For more information, please click here.
Afghan women at university will study separately from men, the Taliban say
The new Taliban government says Afghanistan’s education system had changed since their last time in power. But women will only be allowed to study in gender-segregated classes and Islamic dress enforced.
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Canada: students worry about unaffordable course withdrawal
International students enrolled at Canadian institutions have said they are unable to withdraw from their courses and get refunds due to college policies and visa processing delays.
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Internationals contribute £28.8bn to UK economy yearly
International students in the UK contribute £28.8 billion to the country’s coffers annually – an equivalent of every citizen being on average of £390 better off – new analysis has revealed.
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‘It’s so hard’: how the pandemic upended young people’s career paths
Remote learning and its detrimental effect on their study have forced many teenagers to rethink tertiary education.
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India urges Australia to address students’ difficulties due to travel restrictions
India on Saturday urged Australia to sympathetically address as soon as possible the difficulties being faced by Indian students due to the travel restrictions put in place by that country in view of the COVID-19 pandemic. The issue was taken up during deliberations when External Affairs Minister S Jaishankar and Defence Minister Rajnath Singh held the inaugural ‘two-plus-two’ dialogue here with their Australian counterparts Marise Payne and Peter Dutton.
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India, Australia concur that ‘Afghanistan must not become terror hub’
India and Australia on Saturday, September 11, 2021, and expressed concern over the situation in Afghanistan and hoped that its territory would not be used for terrorists’ activities and doesn’t become a safe haven for terrorists.
Speaking to the media after the first 2+2 dialogue between India’s external affairs minister S Jaishankar and defence minister Rajnath Singh with their Australian counterparts Marise Payne and Peter Dutton, Jaishankar said the two sides had a “very detailed exchange of views” and the India-Australian approach was very similar.
For more information, please click here.
Student wellbeing and online learning: Tips for students
Due to the current outbreak of the COVID-19 strain of the coronavirus many higher education providers have switched to online delivery of all or many of their courses. Some providers have a lot of experience in online teaching while others are new to the experience. The same is true for the students in higher education. At a time where many students have to get used to a new way of studying and learning, TEQSA would like to offer some resources to assist students in their adjustment to online learning.
For more information, please click here.
Providers: Check your delivery locations in asqanet are up-to-date
Maintaining accurate and up-to-date provider information is a requirement for training providers.
Accurate delivery location data is important to provide students with surety and understanding about how and where your courses can take place.
The information you provide in asqanet will be reflected on training.gov.au. If you haven’t already done so this year, please check and update your delivery locations in asqanet. This will ensure you meet your obligation to keep ASQA up-to-date under section 25 of the National Vocational Education and Training Regulator Act (2011).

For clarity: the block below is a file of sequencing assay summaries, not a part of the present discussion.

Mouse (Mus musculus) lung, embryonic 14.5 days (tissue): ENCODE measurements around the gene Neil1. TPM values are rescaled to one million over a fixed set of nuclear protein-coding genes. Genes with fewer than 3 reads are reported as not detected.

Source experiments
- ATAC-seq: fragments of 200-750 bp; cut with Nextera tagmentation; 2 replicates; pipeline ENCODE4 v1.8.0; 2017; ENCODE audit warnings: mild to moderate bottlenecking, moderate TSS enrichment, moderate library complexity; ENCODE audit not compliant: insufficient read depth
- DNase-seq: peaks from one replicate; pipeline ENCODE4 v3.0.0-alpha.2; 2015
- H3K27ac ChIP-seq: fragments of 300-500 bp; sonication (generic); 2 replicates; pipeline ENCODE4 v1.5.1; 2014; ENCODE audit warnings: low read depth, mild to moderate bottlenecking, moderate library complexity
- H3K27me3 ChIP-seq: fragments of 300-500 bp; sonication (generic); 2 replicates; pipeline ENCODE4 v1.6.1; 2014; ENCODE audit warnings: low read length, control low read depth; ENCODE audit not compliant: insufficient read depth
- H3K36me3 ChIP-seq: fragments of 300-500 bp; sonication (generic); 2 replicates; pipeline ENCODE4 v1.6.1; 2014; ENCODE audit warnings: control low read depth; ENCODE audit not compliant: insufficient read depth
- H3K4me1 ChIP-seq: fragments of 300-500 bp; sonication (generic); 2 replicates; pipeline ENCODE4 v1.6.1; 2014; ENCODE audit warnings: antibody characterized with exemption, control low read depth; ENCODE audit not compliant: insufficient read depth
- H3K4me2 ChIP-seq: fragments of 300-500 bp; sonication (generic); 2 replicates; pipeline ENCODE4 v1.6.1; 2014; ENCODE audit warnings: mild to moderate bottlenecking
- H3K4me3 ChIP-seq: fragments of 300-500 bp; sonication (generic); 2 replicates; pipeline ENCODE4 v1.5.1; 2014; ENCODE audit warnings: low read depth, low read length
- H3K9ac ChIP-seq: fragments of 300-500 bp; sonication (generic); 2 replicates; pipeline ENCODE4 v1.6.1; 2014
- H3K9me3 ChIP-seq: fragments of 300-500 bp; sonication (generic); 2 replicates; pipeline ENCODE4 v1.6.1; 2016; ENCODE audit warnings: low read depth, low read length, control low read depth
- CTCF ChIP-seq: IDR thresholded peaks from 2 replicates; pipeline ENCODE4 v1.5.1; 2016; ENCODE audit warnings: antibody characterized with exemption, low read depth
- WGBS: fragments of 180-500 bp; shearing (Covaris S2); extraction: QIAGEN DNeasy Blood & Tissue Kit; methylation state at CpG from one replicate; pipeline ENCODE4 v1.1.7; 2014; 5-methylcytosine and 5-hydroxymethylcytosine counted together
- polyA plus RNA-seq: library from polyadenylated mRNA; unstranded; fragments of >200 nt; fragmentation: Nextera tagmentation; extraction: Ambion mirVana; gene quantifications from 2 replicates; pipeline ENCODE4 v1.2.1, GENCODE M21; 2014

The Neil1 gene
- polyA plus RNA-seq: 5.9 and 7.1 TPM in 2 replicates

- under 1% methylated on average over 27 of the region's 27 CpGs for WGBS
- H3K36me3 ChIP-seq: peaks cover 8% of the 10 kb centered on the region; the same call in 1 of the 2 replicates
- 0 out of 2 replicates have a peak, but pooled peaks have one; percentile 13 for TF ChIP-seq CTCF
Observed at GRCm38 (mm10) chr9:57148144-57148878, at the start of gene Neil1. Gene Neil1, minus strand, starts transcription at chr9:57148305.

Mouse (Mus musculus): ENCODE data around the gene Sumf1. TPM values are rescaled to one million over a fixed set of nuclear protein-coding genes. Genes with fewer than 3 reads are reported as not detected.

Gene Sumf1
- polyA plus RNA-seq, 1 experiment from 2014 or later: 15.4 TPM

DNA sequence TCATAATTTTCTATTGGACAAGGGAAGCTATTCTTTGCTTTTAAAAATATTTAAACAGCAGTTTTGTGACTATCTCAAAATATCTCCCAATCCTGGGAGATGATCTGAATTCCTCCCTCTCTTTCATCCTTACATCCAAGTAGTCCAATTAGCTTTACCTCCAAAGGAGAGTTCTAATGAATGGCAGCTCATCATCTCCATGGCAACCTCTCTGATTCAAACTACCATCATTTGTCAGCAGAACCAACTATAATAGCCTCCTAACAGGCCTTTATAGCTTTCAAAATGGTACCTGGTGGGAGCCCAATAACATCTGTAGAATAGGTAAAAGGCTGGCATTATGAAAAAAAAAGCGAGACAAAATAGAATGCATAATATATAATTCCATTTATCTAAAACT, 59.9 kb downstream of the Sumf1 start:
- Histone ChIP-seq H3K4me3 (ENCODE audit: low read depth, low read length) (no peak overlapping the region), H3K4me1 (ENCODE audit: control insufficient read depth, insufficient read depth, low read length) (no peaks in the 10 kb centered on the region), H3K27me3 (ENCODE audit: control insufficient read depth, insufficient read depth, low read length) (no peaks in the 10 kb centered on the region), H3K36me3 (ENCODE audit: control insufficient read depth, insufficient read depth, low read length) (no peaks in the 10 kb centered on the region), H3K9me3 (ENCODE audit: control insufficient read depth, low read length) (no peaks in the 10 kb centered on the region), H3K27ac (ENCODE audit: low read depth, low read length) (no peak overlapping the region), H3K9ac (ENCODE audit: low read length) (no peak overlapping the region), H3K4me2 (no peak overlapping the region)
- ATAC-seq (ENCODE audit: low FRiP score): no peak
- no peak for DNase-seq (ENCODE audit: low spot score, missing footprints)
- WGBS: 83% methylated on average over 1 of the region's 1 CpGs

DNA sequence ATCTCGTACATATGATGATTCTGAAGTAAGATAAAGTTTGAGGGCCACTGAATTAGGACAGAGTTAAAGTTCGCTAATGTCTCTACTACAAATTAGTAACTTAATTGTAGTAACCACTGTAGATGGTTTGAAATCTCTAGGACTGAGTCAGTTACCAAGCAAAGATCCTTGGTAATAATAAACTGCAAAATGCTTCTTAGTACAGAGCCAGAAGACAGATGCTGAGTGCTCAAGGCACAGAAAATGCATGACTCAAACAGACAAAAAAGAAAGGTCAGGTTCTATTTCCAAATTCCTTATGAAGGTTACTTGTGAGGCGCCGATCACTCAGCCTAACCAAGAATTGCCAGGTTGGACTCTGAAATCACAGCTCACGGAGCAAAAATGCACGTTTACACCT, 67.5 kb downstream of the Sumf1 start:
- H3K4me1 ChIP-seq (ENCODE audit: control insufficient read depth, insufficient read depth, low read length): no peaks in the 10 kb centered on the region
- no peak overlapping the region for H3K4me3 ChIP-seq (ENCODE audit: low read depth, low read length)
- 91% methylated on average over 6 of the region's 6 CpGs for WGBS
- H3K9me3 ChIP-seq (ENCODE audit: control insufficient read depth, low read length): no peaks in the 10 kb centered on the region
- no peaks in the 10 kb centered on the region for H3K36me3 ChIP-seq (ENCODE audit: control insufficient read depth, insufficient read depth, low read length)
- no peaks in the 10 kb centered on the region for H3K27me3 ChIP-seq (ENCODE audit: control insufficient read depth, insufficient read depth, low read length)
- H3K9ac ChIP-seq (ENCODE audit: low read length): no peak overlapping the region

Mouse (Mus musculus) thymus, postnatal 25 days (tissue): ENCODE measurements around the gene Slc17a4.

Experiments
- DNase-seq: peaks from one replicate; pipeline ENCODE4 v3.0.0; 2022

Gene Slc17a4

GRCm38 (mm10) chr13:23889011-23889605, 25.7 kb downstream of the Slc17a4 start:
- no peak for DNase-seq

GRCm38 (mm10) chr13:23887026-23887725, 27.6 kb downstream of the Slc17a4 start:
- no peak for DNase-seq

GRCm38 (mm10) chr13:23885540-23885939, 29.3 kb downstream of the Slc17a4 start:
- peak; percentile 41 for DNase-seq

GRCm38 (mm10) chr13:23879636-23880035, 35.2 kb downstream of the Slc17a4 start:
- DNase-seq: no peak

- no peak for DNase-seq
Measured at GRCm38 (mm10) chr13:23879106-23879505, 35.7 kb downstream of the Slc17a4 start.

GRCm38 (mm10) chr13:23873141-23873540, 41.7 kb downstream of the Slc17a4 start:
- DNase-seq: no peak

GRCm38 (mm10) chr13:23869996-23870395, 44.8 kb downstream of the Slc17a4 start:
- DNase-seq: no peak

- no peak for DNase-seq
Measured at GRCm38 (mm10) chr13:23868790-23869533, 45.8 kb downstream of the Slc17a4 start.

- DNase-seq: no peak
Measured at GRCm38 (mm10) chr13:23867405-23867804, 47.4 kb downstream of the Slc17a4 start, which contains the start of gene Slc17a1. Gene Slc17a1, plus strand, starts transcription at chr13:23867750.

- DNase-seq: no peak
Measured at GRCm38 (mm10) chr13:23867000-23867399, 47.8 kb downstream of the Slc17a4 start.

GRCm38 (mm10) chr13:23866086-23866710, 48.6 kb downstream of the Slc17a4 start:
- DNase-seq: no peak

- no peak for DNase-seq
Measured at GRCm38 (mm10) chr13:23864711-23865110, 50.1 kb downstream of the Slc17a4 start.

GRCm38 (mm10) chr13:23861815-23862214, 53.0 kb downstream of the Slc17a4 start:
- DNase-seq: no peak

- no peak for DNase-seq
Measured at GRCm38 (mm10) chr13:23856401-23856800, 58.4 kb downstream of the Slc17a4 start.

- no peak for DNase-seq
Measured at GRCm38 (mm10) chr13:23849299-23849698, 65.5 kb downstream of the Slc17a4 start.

This includes checking that asqanet is showing accurate records for:

  • the physical address and postal address for the head office
  • the physical address of the organisation’s principal place of business
  • the physical address of the sites or campuses from which VET courses are delivered on a permanent basis (whether in Australia or offshore)
  • website address.

For more information, please click here.
Australia installs first space laser optical ground station in southern hemisphere
Recently, my colleagues and I swung a half-tonne telescope onto the roof of the physics building at the University of Western Australia. For a tense moment, my career hung from a crane hook.
The telescope is the first of its kind in the southern hemisphere and represents a new generation of space communications using lasers.
For more information, please click here.
Breaking the bamboo ceiling: Young Asian Australian women share their tips for success
While Asian Australians continue to be underrepresented in leadership positions, some young women have managed to break through the “bamboo ceiling”.
The ABC spoke to four finalists in the 2021 40 Under 40 Most Influential Asian-Australians Awards — a nanotechnology engineer, a ballet dancer, a human rights lawyer and a telco executive — about the challenges they have faced in their careers.
The awards are an initiative of the Asian-Australian Leadership Summit, and the ABC is a media partner.
For more information, please click here.
The impact of COVID-19 on higher education and Vocational Education and Training
For more information, please visit
Higher Education: Click here.
Vocational education and training: Click here.
Viral email regarding ASQA’s current and past audit activities
If you follow Education Issues Australia on Twitter, or have LinkedIn, or Facebook accounts, you may have noticed a report developed by the @edissuesaus. The research identifies some serious and systemic problems with the current regulatory body. More information can be found by visiting this link.
A copy of this has also been presented to the senate as well. Since 2017-18, the Australian Skills Quality Authority (ASQA) has closed more than 1100 RTOs. According to ASQA’s response to a Question on Notice, over this period, the cancellation rate has reduced from 54 percent of decisions to only 5 percent in 2020-21, a significant decrease from the previous year.
How can a regulator move from having cancellations account for 54 percent of all decisions to only 5 percent of all decisions while making no changes to the policy?
We’re still waiting for responses to a few important questions, such as:

  • Why has ASQA failed to provide any information about Recognition of Prior Learning, which is used to qualify its auditors, to anyone who has asked?
  • As to why ASQA is refusing to provide information on how many Auditors have been employed who do not possess both requisite qualifications as specified by the Standards for VET Regulators?
  • Approximately how many RTOs have been renewed without audit since the current ASQA Chief Executive Officer began working for the regulator?

For more information, please click here.

3 years ago